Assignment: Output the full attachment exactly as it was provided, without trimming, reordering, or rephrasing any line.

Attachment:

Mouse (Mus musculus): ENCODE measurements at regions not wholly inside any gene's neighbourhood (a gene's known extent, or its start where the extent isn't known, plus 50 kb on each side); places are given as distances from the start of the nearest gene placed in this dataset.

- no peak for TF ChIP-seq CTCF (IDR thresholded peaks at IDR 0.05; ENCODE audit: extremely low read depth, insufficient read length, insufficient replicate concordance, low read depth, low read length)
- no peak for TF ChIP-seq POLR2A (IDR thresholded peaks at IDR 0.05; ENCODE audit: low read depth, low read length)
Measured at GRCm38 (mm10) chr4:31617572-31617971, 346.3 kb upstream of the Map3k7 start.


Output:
Mouse (Mus musculus): ENCODE measurements at regions not wholly inside any gene's neighbourhood (a gene's known extent, or its start where the extent isn't known, plus 50 kb on each side); places are given as distances from the start of the nearest gene placed in this dataset.

- no peak for TF ChIP-seq CTCF (IDR thresholded peaks at IDR 0.05; ENCODE audit: extremely low read depth, insufficient read length, insufficient replicate concordance, low read depth, low read length)
- no peak for TF ChIP-seq POLR2A (IDR thresholded peaks at IDR 0.05; ENCODE audit: low read depth, low read length)
Measured at GRCm38 (mm10) chr4:31617572-31617971, 346.3 kb upstream of the Map3k7 start.